Does it matter what a band calls itself? If the dice roll right and the stars align (and the music’s strong enough to have an impact) a cleverly chosen name can transcend its literal meaning and become more than the sum of its parts. Take for example, the name Led Zeppelin. It’s become such a part of the culture’s nomenclature that we don’t even think of what the words mean on their own anymore. “Led” (or “Lead”) meaning something heavy and/or a type of metal and “Zeppelin”, meaning a large blimp.
The two words together have come to automatically evoke the band. Maybe you visualize the songs when you hear the name – “Stairway to Heaven” or “Kashmir”, or any number of others. Maybe you picture Robert Plant’s strutting and wailing, Jimmy Page’s guitar heroics, maybe John Bonham’s thunderous drumming (you probably don’t think of bassist John Paul Jones, though – he made George Harrison look like a raving extrovert.) It’s practically become one word now: Ledzeppelin. Said in one breath.
Yet, it’s easy to forget just how weird the name was when the band debuted in 1968. Concert advertisements and press agents were constantly misspelling it – Led Zepplin, Lead Zeppelin, Led Zeptlin, and the funniest- Len Zefflin (not to be confused with Les Nessman, character in late 70’s sitcom WKRP in Cincinnati).
Why did they choose such an unusual name? The story has been told many times, but bear with me as I summarize it: Page’s previous band The Yardbirds had split up in 1968 and he was left to fulfill already scheduled tour dates. The end of the group gave him the opportunity to hand pick the kind of band he’d always wanted. The short tour was carried out as the New Yardbirds with the three additional musicians he selected, who became Led Zeppelin. But, the very 1960’s sounding “New Yardbirds” name wasn’t gonna work for the upcoming 1970’s. Plus, let’s face it, it doesn’t fit with the kind of music they were making. Even though “yardbird” is slang for prisoners in the exercise yard or hobos in a train yard, it also sounds like a plastic flamingo lawn decoration. “Birds” was slang for girls in England, but that would be lost on American audiences – and how could they succeed in world domination if they were saddled with a parochial name?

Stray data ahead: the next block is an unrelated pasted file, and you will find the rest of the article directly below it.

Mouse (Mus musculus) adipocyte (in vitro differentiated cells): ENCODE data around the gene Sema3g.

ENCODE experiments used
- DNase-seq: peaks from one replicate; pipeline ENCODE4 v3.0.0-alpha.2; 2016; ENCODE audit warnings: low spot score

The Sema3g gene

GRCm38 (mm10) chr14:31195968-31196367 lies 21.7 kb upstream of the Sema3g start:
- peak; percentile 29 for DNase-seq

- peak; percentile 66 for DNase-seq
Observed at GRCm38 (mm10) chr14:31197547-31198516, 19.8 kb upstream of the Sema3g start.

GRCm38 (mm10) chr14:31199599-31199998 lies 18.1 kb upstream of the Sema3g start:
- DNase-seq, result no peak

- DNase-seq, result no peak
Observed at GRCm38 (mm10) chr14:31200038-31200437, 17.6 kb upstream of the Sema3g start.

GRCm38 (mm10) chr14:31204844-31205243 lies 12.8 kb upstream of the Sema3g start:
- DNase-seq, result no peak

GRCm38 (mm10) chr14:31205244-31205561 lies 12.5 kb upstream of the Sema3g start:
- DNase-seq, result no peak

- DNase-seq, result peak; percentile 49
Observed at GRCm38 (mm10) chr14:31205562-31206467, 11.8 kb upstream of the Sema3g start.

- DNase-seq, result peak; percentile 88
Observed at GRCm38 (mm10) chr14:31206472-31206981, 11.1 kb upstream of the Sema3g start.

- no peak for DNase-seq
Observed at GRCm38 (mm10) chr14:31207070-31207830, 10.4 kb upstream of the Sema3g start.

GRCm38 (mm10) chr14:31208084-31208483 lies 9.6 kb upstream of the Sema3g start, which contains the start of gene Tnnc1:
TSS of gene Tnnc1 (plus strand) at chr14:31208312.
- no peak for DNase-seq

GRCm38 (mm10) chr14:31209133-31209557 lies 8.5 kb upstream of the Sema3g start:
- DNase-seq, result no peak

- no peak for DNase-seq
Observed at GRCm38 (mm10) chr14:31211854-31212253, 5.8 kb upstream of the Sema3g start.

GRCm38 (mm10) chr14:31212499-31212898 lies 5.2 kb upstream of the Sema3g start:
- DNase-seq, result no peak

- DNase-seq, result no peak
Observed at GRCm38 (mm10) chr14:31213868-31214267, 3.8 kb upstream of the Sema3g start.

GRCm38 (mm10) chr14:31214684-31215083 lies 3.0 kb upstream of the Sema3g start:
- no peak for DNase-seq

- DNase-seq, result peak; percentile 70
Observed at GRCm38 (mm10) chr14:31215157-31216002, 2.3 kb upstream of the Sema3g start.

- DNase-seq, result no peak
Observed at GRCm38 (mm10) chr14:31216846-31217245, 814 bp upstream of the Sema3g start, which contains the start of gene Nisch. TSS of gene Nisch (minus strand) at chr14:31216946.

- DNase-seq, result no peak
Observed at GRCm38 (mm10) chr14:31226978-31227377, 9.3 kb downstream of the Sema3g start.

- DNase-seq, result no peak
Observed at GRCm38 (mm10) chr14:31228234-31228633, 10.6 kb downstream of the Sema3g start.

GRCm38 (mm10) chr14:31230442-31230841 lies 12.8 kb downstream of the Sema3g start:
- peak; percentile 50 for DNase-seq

Page had been holding on to another name, though, for a few years – since 1966 when he, Jeff Beck, and Keith Moon and John Entwistle of The Who talked about forming a band together. Either Moon or Entwistle (stories vary) joked that such a band would go over like a “lead balloon” and the other took it to the next level, comparing it to no mere balloon, but a blimp – a zeppelin.
Some accounts say that Jimmy Page also credits Iron Butterfly as a partial inspiration for the name (in fact, the two groups did play together early on – a perfect double bill if one was pairing bands based on name alone).
Word is that manager Peter Grant changed the spelling to “Led” so it wouldn’t be pronounced wrong. Which makes sense to me – I never used to know how to pronounce Bernie Leadon of the Eagles’ name (It’s pronounced “Ledon”). Shortening “Lead” to three letters also made it more like a person’s name (shades of Len Zefflin), creating a more humanizing, familiar feel. Kind of like your buddy, Led.
If nothing else, the letters just look good together: LED ZEPPELIN. And that lightning strike “Z” in all its zigzag glory also translates well to logos. Later, Kiss used the double ‘s’ in their name – basically a backwards ‘z’ – to great effect in their own logo. Zeppelin even had their own font, created by Storm Thorgerson and Aubrey Powell of the Hipgnosis album cover design team, which debuted in 1973 on the Houses of the Holy album.
“Led Zeppelin” can also be easily shortened as a mark of affection and uber-fandom. “Zeppelin!” they yelled at outdoor stadium concerts. Or just “Zep!” It’s like “Creedence!” Or “Sabbath!” Or “Skynyrd!” As Led Zeppelin needed to put a picture of a crashing zeppelin on their first album cover to help explain their name, Lynyrd Skynyrd had to actually title their first album “Pronounced ‘lĕh-‘nérd ‘skin-‘nérd”. Even though people now say their name correctly, I see Lynyrd Skynyrd misspelled all the time. As is Led Zepplin . Or Def Leppard (Lepperd) – a band whose name consciously echoes Zep’s down to the two p’s.
From its inauspicious beginnings as a self-deprecating, derogatory joke band name, Led (Lead) and Zeppelin are two words that, when put together, have now totally lost their literal meaning and become their own singular entity. A code word, or like something from a different language. As Jimmy Page had a knack for picking bandmates, it turns out he also did for names, as unlikely his choice may have seemed. Music journalist Keith Shadwick notes that Page presciently felt the name brought “the perfect combination of heavy and light, combustibility and grace.”
Formidable but free and easy, man.